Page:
Game review: Midnight Club II

15 January 2004

Rockstar Games:

Fortunately there are only two gas stations in LA. The checkpoints are infinitely high. There's a reason for this. The SLF450X: Street Legal?

This game has history.

In 1999, under the aegis of Microsoft, Angel Studios released Midtown Madness. It wasn't the first game to offer a full city map (Chicago) rather than just circuits, and racing through traffic while being chased by the cops, but it took off, at least with the gamers I played with; we spent many hours racing articulated trucks across the bridges and through the tunnels.

Then in 2000 came Midtown Madness II. This was a bit of a disappointment, and looked like a rushed release; the gameplay wasn't much different from the original Midtown Madness, although the maps were now of San Francisco and London. But there were a lot of addons for MM2, especially new and strange vehicles, and that too was good. (In the same year it also released the original Midnight Club, on the PS2.)

In November 2003 Angel Studios was bought by Rockstar Games and renamed Rockstar San Diego. At this point it released Midnight Club II, on XBox, PS2 and Windows, while Microsoft brought out the "real" Midtown Madness III (only on the XBox).

Now, I haven't seen MM3. I don't have an XBox. But Midnight Club II feels like a true sequel to the Midtown Madness games, even if it doesn't have the trucks and buses that made the MM games such fun.

There are two styles of racing game: the realistic physics and the insane gameplay. This game is firmly in the latter camp. You can (indeed, often must) do screaming drift turns, bounce your car off walls, and ram the opposition, and while you'll eventually run out of vehicle it takes a pretty long time... This is what truly makes the game shine, since in spite of the lack of realism it is basically fun. It's the sight of watching your opponent's car jumping off a ramp across a river while you think "he can't do that"...

There are three maps: Los Angeles, Paris, and Tokyo. As with the Midtown Madness games, these are more "inspired by" than accurate representations; while most of the famous landmarks are there, there's been a certain amount of editing to make it smaller and more interesting. Each of the maps is decently large, though, and has plenty of short cuts, hidden areas, and hazards to get through.

Pedestrians are back, and unlike the Microsoft-filtered MM games, you can finally hit them, rather than having them jump out of the way at the last moment. This isn't a goal of the game as it is in some other driving games, but it's a welcome touch.

Unlike most of the racing-game competition, Angel/Rockstar didn't have any money for licencing cars, so the vehicles are generic - the "Citi" resembles a Honda Civic, the "Victory" is an Aston Martin Vanquish, and so on. They're reasonably distinct from each other in performance and handling, though, and this has an unexpected benefit: unlike games with "real" cars, there are no manufacturers to prevent the car from being shown on-screen as damaged, and the progressive damage modelling (while not always realistic) is quite pretty.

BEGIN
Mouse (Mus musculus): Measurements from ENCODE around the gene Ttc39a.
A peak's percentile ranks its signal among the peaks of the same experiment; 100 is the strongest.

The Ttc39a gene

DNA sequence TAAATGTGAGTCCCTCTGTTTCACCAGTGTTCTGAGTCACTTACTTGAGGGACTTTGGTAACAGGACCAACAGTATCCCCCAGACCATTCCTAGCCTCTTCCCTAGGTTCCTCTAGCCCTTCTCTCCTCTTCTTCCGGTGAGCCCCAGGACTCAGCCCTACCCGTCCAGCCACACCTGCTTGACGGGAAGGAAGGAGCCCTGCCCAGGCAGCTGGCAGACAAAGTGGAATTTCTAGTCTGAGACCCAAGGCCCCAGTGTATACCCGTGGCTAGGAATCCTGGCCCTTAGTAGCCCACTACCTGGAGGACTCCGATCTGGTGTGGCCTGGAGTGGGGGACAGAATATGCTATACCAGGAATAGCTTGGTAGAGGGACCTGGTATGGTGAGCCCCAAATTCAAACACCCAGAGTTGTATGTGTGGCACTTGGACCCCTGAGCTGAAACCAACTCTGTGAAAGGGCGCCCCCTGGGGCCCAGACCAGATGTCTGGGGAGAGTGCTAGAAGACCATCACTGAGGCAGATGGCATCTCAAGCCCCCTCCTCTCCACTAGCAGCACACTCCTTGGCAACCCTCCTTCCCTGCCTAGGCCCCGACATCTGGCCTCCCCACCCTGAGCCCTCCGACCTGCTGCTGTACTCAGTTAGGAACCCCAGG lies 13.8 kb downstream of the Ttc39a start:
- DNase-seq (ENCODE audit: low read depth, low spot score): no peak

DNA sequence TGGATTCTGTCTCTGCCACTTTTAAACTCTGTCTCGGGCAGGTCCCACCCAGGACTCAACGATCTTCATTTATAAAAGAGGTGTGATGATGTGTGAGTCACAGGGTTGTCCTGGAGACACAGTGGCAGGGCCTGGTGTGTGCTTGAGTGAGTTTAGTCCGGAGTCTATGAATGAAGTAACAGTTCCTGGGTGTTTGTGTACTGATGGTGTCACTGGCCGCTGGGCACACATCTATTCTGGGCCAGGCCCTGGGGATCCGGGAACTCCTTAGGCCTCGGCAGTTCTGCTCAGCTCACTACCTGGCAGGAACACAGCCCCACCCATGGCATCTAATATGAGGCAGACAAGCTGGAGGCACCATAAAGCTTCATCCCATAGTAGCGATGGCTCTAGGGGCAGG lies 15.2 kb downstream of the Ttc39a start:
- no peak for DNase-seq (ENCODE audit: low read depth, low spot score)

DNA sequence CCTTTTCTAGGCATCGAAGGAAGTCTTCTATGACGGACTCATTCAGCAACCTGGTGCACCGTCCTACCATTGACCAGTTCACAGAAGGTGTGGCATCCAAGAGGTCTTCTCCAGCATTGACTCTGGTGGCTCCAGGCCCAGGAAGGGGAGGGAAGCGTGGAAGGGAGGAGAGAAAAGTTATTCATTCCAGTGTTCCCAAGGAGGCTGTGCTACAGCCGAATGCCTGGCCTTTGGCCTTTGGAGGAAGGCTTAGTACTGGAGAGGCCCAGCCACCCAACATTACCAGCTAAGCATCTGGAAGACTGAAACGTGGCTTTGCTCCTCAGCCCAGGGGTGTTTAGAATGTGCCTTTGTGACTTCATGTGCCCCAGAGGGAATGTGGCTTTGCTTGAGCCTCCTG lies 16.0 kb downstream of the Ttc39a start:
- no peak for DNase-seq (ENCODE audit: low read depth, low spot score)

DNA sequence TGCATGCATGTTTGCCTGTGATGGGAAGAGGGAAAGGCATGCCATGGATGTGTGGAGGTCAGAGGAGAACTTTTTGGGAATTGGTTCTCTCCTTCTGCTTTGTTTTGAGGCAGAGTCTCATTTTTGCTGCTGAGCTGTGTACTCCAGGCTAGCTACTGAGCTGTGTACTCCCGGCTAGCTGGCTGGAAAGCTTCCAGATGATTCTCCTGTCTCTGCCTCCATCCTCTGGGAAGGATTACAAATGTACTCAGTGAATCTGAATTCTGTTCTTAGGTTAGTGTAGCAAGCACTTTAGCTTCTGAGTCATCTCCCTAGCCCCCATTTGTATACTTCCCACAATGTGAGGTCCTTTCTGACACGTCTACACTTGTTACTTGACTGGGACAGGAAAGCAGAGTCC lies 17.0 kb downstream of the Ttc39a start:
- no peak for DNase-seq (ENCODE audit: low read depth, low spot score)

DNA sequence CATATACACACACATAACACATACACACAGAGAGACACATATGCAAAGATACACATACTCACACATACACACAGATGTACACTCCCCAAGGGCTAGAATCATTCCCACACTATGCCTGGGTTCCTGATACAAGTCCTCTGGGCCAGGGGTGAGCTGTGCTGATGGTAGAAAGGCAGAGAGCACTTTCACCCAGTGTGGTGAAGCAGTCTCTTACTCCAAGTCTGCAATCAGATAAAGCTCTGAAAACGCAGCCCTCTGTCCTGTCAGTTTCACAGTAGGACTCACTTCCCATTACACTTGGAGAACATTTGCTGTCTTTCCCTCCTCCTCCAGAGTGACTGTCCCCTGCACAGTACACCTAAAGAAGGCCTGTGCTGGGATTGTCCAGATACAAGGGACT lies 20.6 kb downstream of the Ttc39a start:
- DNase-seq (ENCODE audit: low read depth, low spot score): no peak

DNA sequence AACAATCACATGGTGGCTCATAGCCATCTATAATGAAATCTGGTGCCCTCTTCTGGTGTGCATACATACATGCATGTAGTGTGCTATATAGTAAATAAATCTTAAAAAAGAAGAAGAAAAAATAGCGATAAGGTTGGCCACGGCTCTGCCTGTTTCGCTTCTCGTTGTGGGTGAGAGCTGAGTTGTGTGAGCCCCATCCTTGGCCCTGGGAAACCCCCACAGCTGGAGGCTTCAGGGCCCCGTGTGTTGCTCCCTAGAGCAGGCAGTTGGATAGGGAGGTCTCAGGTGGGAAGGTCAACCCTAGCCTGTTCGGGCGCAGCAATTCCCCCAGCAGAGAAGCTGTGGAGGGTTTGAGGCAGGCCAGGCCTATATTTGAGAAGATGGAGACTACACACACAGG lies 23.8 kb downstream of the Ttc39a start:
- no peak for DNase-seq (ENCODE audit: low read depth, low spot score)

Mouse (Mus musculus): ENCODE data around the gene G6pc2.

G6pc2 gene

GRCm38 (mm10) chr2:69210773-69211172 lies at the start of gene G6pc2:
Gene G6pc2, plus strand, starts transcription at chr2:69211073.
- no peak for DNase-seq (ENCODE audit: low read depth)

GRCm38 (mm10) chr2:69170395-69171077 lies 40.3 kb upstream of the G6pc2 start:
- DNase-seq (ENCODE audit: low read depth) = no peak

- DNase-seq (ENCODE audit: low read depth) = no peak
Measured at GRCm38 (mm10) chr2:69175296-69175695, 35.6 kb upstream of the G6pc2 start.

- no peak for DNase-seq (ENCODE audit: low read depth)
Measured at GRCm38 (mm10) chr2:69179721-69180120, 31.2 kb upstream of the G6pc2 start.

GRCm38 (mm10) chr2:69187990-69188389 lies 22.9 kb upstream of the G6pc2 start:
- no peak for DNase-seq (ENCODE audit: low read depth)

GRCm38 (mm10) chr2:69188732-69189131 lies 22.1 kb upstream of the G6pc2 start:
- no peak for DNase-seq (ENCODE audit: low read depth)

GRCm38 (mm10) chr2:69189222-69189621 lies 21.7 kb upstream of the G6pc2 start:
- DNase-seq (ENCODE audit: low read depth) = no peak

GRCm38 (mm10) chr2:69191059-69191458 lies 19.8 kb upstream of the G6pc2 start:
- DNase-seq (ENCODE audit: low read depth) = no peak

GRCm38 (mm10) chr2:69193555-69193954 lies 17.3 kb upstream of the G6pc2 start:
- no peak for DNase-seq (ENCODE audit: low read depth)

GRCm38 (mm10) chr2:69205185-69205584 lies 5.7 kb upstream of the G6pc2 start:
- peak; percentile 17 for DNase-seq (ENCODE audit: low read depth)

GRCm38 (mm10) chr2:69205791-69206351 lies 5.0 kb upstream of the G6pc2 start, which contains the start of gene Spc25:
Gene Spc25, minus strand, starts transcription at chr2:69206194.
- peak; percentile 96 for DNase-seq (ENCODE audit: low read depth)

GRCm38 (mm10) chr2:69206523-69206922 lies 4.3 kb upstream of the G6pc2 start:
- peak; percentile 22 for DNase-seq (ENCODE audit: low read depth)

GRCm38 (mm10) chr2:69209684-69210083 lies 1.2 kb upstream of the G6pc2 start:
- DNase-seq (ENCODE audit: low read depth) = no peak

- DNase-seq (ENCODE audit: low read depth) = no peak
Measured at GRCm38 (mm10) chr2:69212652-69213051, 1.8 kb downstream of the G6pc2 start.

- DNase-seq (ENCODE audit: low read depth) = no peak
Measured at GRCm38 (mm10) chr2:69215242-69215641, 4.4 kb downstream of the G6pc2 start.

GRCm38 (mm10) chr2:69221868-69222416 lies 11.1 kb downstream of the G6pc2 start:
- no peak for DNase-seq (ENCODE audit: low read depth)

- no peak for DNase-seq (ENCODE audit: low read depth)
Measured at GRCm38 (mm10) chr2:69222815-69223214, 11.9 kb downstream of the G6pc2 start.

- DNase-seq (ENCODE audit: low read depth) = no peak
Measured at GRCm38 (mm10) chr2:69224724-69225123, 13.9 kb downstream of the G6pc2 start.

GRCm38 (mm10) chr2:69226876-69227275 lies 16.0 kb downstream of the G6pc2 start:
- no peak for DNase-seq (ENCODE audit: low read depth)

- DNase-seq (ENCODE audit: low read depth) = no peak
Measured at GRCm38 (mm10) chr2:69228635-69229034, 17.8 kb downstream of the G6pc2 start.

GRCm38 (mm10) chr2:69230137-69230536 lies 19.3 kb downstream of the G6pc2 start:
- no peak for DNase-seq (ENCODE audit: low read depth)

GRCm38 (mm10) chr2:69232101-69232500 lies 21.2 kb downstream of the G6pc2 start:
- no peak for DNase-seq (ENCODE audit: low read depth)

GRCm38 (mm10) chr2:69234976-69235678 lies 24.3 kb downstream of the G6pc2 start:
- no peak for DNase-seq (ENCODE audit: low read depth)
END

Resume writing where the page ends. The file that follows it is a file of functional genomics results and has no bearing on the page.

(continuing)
There are two main modes, career and circuit races. The career is the only (non-cheating) way to unlock cars, and is also a good way to pick up driving skills; it consists of a series of races (with one or two special events) against a sequence of opponents of gradually increasing skill, each with a stylised render and a brief trash-talking sequence. (Personally I didn't feel these added anything to the game, but opinions differ.) The circuit races are playable solo or on-line (no bot vehicles on-line, though, not even traffic); and there are also multiplayer games, basically variants on "capture the flag", though there are no teams involved. There's also a race editor, to allow the player to construct custom races on the three existing maps. Races can be configured for time of day and weather conditions, once you've beaten them and are running them for other people.

The music deserves a special mention: some people like it. I found it a complete waste of time and disc space. Fortunately, though, the game includes an MP3 player: putting MP3 files or playlists in an appropriate directory will allow them to be played during the races.

Control is a concern: keyboard control is very hard to use, and mouse or joystick nearly impossible. This seems to be a game for the gamepad or steering-wheel user.

Multiplayer is where the game shines, though alas it's only possible to play on-line via GameSpy. On a LAN, though, it all works very well - though slower computers, even though they're able to play, may get dropped from the game when they don't load up the race and vehicles fast enough.

Overall, the game is excellent fun, and highly recommended.